Wednesday, October 28, 2015

MY AFTERSCHOOL JOB



I noticed her during pre-calc, a pale girl in a gray dress hanging around, peeping through the classroom window trying to catch my eye. I swore to myself and stared doggedly forward, trying to pay attention. The bell rang and I finally met her glance. She smiled, thin as a moon beam and I felt the familiar pang of sympathy. I knew I was going to spend my night helping her rather than sleeping.

I waved at her.  “Okay, okay.”

The kid at the desk next to mine looked at me, looked out the window and back.

“Nut-job,” he sneered loud enough for me to hear but I ignored him. Jackass. I turned off my tablet, gathered up my stuff and shuffled through the crowded halls, thick with the smells of body odor, too much cologne and government-issue disinfectant. Everyone ignored me. Mostly because they're half-terrified afraid I'm going to crack and attack them (Yay for everyone knowing you've been to a Psychologist for hearing voices!) or because I'm a lower life form unworthy of their notice. Ah high school. These are truly the best days of our lives. 

Seriously, if that were the case I'd jump off a cliff right now. I cannot wait to get out of here.

I found the pale girl lurking between the mobiles where the grass hadn’t quite been trampled down to bare earth. Most of the other kids had already left the area when I found her, so we had a little privacy. She looked only a little older than I was, maybe eighteen or nineteen. Her hair hung in rumpled ringlets and her threadbare gray dress seemed suspended from rather than worn on her bony body.

"You're the Realtor?" she asked. "Mordecai said you could help me."

Oh God. That guy. Talk about a picky customer. I still have nightmares about him.

“Yeah,” I said. It wasn’t my nicest opener but I was feeling put out again. "I take it you need a new place?"

“I got kicked out of my old one.”

Half-my job is this emergency crap. It annoys the heck out of me because it's usually so avoidable.
 
“Really? Just out of the blue?"

She nodded. 

"You weren’t causing any trouble. No moaning or groaning or messing with stuff that didn’t belong to you? Your housemates just suddenly up and booted you?”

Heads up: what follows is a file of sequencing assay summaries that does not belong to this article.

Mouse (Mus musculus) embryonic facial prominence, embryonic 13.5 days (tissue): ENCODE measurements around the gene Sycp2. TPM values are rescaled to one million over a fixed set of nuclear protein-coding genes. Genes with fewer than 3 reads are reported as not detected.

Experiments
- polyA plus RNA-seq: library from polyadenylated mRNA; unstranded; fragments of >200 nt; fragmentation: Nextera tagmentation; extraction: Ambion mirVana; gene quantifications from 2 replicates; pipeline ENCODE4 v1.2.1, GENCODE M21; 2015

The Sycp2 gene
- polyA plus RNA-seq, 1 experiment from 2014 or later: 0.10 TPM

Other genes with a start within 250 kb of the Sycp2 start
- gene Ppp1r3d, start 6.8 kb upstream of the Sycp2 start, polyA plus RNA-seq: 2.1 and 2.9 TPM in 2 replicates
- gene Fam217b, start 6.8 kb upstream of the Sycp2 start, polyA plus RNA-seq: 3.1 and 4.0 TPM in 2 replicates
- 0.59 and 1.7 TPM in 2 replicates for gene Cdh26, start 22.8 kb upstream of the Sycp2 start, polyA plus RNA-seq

She opened her mouth to protest but I gave her my best “mom” look. The one that says "If you lie I'll know and then I'll be really pissed." I must have pulled it off because she dropped her head to look down at the scuffed buckles on her shoes.

“I didn’t mean to cause any trouble. I was just… bored. And it was rather funny.”

I tried to suppress my smile. If I was invisible I might get off on freaking out people too. Her gray dress stirred on a breeze I couldn't feel. As I watched her looking so pathetic that familiar pang of sympathy returned. Some times I really am a sucker for a hard luck case. Maybe it was her fault she had been kicked out of her place. Maybe it wasn't. But it sure wasn’t her fault she was stuck haunting the same thousand square feet of land until whatever unstated laws of the afterlife determined she could move on.

“At least tell me your anchor isn’t in their friggin’ crawlspace.”

With my skeleton key it's easy enough to get in and out of places. Perk of the job. But getting all the way down into a crawl space or up into an attic to recover some bit of bone or locket (it's always a locket for some reason) without anyone noticing is tricky. I could wait until no one's around, but that's always dicey. A ghost can only survive so long once it's been driven from its anchor. We're already on the clock.

“No,” the girl said with a smile. “It actually got churned up when they planted their roses. I can show you right where it is. You won't even have to go into the house.”

“Great, that’ll be easy enough. Once we’ve got that we’ll have all the time in the world to find something new.”

"Thank you, Lucy," the ghost girl said.

I smiled. "You're welcome. And don't worry. We'll find you a new place you'll be happy in for a long time."


We headed towards where I'd locked up my bike. My mind was already in high gear. Get the anchor on my way home. Homework, dinner, then back out to start showing properties. There was a new development on the north-east part of town that was still largely under construction and unoccupied. They had some great floor plans and it would take decades for people to start thinking “ghost” when things went bump in the night. No one would notice us looking around either. More accurately they wouldn't notice me. It takes a special person to see ghosts.

Some time's I hate being that person. Some times it's really fulfilling. Other time's its just a huge pain in the butt. I guess it all comes with the job, but then so does the commission. And I could already taste mine.